Source: Reuters 06/05/2010
A Russian oil tanker has reportedly been hijacked by pirates off the coast of Yemen Wednesday and Russian warship 'Marshal Shaposhnikov' patrolling the dangerous waters had responded to its distress call and was now on its way to assist the stricken vessel.
'MV Moscow University' belonging to Novorossiyk Shipping Company was sailing from Sudan to China carrying 86,000 tons of oil when it came under attack from buccaneers.
"The oil is Chinese. It belongs to Unipec. It was sailing to (the Chinese) port Ningbo," reports quoted a Russian shipping source as saying.
Confirming the incident, European Union's anti-piracy force EU NAVFOR Commander Rear Admiral Jan Thornqvist told reporters in Mombasa, Kenya, that the task force was alerted about an attack on a Liberian flagged ship 'Moscow University.' He added that the ship's 23-member crew had locked themselves up inside the radar room after it became evident that pirates had boarded the vessel.
"This morning we had an attack on a Liberian flagged ship Moscow University in the north eastern horn of our operation. The crew members locked themselves in the radar room. This ship has been hijacked," Thornqvist said.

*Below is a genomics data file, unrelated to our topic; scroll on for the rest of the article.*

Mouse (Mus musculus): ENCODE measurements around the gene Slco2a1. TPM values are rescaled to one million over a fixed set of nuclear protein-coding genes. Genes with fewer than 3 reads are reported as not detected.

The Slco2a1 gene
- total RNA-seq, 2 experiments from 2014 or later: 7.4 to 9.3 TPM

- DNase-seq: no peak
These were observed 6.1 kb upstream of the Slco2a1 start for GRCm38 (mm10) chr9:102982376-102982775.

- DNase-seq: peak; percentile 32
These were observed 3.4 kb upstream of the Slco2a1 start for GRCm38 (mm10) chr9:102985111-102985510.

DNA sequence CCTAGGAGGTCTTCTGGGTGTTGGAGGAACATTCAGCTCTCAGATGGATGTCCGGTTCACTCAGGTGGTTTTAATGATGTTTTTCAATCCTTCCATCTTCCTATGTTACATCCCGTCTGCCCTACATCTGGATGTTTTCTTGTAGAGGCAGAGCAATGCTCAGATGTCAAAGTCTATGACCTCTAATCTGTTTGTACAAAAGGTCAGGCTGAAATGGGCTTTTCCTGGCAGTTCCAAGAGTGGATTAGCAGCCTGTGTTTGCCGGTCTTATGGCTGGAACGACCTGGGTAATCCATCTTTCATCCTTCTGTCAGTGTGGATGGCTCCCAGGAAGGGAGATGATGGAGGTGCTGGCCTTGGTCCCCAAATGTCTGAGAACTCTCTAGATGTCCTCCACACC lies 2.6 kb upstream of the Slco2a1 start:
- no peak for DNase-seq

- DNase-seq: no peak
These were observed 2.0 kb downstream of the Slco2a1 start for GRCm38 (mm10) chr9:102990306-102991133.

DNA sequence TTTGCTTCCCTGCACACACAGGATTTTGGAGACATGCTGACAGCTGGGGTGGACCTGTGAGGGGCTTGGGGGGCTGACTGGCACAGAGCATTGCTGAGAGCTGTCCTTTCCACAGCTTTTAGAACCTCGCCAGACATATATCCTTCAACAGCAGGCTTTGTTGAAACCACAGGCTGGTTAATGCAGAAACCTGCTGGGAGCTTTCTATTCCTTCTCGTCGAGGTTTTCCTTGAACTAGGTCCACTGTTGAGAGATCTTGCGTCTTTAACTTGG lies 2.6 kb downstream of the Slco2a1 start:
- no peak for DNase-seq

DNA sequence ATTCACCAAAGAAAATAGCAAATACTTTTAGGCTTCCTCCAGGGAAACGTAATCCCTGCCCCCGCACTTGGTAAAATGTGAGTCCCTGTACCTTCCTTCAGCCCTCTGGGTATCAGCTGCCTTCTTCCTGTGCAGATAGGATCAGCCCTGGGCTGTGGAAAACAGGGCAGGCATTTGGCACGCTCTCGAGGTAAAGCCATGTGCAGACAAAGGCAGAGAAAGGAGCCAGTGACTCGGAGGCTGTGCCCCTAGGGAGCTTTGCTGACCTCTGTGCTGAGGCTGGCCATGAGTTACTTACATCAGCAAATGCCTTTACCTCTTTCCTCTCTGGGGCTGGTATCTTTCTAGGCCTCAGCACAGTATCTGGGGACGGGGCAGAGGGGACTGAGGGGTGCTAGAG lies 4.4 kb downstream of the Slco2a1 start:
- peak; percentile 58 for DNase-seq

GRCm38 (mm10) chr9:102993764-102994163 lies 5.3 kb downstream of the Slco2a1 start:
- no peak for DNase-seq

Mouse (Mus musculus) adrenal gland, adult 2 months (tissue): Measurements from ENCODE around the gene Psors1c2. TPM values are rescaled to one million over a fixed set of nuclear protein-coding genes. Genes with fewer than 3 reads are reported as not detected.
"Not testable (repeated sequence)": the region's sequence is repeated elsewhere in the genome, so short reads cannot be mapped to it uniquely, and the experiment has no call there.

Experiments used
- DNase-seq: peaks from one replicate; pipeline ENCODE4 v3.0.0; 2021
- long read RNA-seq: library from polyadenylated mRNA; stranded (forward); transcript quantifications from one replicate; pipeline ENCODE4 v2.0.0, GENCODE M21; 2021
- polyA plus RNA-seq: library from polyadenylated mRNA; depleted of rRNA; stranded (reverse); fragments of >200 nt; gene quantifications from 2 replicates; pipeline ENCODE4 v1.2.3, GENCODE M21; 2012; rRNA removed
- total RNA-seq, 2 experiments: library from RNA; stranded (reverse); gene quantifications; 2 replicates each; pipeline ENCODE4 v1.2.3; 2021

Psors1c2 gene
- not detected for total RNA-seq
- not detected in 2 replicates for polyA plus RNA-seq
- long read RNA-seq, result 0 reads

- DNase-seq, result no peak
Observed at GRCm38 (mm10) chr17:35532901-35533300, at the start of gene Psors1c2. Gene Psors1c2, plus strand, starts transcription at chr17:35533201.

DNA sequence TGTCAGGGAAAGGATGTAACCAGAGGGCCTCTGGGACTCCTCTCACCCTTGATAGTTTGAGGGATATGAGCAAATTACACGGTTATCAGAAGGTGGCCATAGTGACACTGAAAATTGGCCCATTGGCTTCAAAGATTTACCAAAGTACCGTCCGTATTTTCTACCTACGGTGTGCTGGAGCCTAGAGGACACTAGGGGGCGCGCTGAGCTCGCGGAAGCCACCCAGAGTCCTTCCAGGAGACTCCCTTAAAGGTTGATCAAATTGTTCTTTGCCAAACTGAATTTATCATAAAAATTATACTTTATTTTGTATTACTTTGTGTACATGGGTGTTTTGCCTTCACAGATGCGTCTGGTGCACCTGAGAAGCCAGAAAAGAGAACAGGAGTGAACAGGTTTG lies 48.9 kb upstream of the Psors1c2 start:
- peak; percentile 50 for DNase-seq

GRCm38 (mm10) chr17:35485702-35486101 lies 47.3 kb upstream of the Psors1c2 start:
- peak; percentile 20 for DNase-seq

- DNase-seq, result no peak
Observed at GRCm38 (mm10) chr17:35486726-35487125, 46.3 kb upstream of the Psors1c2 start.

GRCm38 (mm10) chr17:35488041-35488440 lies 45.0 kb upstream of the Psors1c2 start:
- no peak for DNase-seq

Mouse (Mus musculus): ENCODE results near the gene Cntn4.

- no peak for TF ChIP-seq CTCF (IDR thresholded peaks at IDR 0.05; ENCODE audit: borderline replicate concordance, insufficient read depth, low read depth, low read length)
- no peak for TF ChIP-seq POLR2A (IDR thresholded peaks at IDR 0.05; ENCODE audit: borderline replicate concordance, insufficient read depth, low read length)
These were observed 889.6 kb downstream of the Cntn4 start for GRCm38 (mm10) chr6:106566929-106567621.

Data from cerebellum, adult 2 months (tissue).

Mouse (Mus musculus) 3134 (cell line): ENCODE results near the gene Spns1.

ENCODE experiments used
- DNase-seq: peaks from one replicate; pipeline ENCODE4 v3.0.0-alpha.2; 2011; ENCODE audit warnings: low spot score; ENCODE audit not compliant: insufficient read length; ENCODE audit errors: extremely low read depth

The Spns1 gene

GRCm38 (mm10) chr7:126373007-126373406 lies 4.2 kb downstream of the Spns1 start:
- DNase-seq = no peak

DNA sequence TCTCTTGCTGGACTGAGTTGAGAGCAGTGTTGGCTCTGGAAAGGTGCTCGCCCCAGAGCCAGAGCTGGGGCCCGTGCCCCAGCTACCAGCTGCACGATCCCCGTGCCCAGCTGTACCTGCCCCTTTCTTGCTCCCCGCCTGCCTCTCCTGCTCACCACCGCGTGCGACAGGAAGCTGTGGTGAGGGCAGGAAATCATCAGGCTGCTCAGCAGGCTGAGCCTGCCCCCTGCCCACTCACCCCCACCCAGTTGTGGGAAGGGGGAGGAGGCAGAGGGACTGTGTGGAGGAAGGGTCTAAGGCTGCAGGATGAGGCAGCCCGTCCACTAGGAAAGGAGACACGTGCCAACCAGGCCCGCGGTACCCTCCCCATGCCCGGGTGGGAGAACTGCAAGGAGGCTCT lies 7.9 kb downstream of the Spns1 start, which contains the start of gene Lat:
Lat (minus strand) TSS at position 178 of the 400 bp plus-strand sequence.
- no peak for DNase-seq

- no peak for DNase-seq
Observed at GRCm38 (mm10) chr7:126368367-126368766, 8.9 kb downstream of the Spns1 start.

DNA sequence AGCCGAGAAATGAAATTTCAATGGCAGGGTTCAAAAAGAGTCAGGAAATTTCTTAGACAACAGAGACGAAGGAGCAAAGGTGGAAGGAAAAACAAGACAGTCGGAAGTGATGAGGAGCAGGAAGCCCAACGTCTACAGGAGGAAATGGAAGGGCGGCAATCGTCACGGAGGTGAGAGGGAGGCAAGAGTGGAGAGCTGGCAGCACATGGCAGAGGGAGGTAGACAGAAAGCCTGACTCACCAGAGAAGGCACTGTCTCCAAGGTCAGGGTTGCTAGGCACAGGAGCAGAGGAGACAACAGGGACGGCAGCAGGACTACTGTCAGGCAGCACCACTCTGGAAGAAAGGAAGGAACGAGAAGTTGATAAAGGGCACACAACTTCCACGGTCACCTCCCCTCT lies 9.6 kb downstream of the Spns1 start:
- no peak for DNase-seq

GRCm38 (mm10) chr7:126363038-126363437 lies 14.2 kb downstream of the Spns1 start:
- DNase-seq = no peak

According to NAVFOR, 'Moscow University' had not registered with the Maritime Security Center Horn of Africa for its transit through the Gulf of Aden.
Despite international efforts to weed out the menace, Somali pirates continue to operate with impunity and some of their leaders are known to have amassed vast sums of money received as ransom for releasing the hijacked vessels.
Mother ships used by pirates give them the luxury to strike as far as the Mozambique Channel and off India's coast in recent months and shipping companies are charting their vessels around the southern tip of Africa to avoid the Suez Canal and pirate-infested Gulf of Aden.
Meanwhile, in a recent report the International Maritime Bureau(IMB) said there was a drop in the number of ship hijackings by pirates this year compared with the same period of last year and this was attributed to the close watch being maintained by naval forces in the pirate-infested waters of the Gulf of Aden as well as steps taken by mercantile marines.
However, even as the number of hijackings came down appreciably, the corsairs who were earlier confined to the Gulf of Aden off the coast of Somalia started expanding their operations to the coasts off Kenya, Tanzania, the Seychelles, and even Madagascar in the Indian Ocean and Oman in the Arabian Sea.